Home CATEGORIES Environment Sustainable Innovation and Conscious Customers are Changing the Rules in the Payment...

Sustainable Innovation and Conscious Customers are Changing the Rules in the Payment Industry

By favouring environmentally responsible solutions for the payment chain, banks can do their part to diminish the strain on our planet’s resources and better align with their customers’ expectations simultaneously.

From linear to circular thinking

For many years, the world’s economy has been dominated by a take/make/dispose paradigm, the ‘linear economy’, in which our planet’s resources are perceived as endless. A striking example of this attitude is that only 9% of the 89 billion tons of materials that are extracted from the Earth annually are recirculated. Today, single-use plastics account for 40 per cent of the world’s plastic production. As a result, plastic pollution has become one of the world’s most pressing environmental issues, as the increasing production of disposable plastic products overwhelms our ability to deal with them. Yet plastics remain the workhorse material of the modern economy and ubiquitous in our everyday lives. Despite increasing awareness about this issue, plastic production is expected to triple in the next 30 years, ultimately leading to there being more plastic than fish in our oceans.
In light of this, it is clear that the only way to curb this evolution is to change business models, behaviours and consumption models and that rethinking the future of plastics is one of the 21st century’s main challenges. Changes to plastics and plastic recycling will have a major impact on preserving the environment by saving landfill space, reducing oil consumption, saving energy and reducing emissions.
The urgency of these changes is underlined by the cry for sustainable solutions heard all over the world, from mighty organizations such as the UN down to individual consumers, and spurred by accelerating climate changes. The take/make/dispose linear model is being challenged and slowly but surely replaced by a reduce/recycle/offset way of thinking.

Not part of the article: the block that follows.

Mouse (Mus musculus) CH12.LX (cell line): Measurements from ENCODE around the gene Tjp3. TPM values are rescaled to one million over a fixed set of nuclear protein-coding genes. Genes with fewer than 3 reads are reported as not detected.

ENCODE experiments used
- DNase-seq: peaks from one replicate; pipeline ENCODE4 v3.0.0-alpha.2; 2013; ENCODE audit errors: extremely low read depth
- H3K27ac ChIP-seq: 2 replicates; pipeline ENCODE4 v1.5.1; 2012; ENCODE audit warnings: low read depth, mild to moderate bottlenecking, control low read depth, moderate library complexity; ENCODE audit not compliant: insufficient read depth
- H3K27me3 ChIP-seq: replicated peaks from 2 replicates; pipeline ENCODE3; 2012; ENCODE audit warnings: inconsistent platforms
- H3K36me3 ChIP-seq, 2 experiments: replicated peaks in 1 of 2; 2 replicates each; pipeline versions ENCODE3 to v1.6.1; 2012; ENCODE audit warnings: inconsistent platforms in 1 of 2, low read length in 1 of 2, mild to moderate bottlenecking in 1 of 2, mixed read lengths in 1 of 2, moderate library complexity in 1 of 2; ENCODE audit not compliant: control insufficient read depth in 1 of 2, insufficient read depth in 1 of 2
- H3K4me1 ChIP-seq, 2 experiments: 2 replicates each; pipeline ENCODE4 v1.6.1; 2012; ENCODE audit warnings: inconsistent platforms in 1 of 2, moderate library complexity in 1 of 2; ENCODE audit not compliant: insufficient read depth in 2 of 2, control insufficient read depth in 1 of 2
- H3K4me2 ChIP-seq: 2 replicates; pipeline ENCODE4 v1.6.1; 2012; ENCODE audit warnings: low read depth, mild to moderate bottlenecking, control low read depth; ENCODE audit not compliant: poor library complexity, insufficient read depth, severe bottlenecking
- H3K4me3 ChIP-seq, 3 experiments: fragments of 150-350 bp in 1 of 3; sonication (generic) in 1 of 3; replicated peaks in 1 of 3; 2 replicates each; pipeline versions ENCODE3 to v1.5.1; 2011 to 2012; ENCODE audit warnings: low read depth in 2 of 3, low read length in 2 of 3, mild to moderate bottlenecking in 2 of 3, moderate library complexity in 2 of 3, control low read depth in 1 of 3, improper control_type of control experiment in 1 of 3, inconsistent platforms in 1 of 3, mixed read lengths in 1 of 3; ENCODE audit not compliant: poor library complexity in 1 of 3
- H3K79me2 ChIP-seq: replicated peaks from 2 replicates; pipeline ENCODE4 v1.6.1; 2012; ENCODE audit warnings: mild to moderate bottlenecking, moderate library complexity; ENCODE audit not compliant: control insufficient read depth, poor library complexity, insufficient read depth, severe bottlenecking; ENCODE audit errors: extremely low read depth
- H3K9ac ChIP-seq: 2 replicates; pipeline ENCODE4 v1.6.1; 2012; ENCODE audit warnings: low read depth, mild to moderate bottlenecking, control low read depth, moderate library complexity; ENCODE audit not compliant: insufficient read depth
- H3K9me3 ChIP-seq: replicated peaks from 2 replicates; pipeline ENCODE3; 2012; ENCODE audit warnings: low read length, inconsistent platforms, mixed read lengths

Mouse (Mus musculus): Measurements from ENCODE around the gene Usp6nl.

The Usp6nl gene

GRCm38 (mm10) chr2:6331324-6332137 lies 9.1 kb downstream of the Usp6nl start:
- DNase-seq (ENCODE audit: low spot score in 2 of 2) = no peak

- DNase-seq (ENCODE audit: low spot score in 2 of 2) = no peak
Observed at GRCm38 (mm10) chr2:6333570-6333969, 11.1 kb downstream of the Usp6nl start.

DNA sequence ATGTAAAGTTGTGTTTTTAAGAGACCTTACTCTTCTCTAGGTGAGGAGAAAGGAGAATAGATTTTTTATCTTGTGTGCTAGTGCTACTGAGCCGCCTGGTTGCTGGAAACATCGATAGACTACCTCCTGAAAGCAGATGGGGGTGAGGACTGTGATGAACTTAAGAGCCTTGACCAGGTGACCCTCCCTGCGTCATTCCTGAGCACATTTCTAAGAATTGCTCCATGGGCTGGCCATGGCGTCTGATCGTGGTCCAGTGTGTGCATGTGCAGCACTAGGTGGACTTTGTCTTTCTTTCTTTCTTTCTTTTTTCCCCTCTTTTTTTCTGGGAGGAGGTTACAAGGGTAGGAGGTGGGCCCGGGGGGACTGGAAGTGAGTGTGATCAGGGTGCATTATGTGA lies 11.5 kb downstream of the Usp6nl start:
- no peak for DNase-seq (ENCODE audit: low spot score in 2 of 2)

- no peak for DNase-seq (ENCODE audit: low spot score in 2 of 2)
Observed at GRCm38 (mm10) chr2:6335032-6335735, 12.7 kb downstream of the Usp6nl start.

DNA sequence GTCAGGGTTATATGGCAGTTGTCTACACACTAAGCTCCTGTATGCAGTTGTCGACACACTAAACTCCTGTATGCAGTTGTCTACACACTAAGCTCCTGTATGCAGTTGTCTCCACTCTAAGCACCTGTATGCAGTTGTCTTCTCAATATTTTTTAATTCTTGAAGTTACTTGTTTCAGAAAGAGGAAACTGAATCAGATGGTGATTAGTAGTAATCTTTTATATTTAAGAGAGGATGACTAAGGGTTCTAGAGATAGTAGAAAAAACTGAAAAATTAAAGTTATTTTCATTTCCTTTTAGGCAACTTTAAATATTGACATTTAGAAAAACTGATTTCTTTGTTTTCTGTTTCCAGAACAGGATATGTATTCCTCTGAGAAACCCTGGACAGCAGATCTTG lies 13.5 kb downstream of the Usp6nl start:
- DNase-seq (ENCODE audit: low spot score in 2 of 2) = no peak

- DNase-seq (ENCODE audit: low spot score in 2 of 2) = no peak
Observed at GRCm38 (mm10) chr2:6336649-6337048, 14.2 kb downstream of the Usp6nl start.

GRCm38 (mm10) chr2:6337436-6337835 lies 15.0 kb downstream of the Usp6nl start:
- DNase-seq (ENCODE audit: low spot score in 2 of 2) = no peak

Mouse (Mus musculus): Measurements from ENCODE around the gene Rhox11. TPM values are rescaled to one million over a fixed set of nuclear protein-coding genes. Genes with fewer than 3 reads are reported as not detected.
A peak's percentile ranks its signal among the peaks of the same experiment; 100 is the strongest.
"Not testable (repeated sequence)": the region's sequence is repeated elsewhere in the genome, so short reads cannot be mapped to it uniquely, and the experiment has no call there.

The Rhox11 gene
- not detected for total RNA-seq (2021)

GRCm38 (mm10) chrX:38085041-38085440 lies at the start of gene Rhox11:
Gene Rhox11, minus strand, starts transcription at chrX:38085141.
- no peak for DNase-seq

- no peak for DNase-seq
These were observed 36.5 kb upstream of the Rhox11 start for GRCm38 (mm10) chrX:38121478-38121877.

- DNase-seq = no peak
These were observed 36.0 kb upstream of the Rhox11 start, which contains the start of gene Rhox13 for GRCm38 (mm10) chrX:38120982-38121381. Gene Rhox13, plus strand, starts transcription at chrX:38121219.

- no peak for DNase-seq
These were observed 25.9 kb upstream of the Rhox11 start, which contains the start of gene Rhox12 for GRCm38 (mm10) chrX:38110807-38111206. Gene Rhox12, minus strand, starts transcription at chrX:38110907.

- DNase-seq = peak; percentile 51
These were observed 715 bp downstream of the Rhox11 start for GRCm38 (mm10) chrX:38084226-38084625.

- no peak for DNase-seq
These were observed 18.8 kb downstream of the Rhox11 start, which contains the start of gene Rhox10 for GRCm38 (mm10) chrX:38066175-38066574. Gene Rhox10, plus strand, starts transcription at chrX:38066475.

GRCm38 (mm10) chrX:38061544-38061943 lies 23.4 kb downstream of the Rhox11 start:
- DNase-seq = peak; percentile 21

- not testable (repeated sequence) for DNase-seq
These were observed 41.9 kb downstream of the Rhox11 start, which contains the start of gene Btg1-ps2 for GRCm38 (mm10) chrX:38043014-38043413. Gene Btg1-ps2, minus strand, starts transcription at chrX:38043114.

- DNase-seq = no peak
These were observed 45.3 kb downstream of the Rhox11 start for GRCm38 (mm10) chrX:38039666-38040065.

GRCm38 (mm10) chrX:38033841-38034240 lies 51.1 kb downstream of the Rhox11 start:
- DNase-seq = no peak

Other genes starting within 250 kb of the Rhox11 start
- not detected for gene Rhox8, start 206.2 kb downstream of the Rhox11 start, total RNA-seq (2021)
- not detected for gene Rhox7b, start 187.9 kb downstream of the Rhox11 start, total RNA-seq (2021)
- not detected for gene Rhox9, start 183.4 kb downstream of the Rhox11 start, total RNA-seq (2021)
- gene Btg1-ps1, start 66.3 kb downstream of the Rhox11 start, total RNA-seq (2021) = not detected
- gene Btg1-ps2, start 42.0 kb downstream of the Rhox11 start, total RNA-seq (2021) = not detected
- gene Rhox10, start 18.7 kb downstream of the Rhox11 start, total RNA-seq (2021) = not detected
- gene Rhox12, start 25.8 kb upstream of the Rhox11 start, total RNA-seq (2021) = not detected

Embracing consumer-driven changes

What’s more, consumers today are driven by their values more than never before. They want products that are compatible with their lifestyles and to engage with organizations that share their values. And they’re often willing to pay a premium for a product that fits their values. A Cone/Porter Noveli study found that 79% of Americans are more loyal to purpose-driven brands whose values they share. Concerning environmental issues, a strategy guide from Nielsen states that 81% of global consumers think it’s extremely important that companies implement programs to improve the environment and that 73% would change their consumption habits to reduce their impact on the environment.

A strong case for greener payment solutions

These changes affect the world of payment solutions as well. A global survey by Dentsu showed that consumers are conscious regarding payments, with a massive 87% expecting their banks to offer eco-friendly cards. Infact, 62% would even consider switching to an eco-conscious bank. Furthermore, as mentioned above, products with an environmental benefit can often justify a higher price tag: the survey showed that 74% of millennials around the world, who are the number one source of income, spending and wealth creation globally since 2015, would accept a monthly additional fee for a “green” card.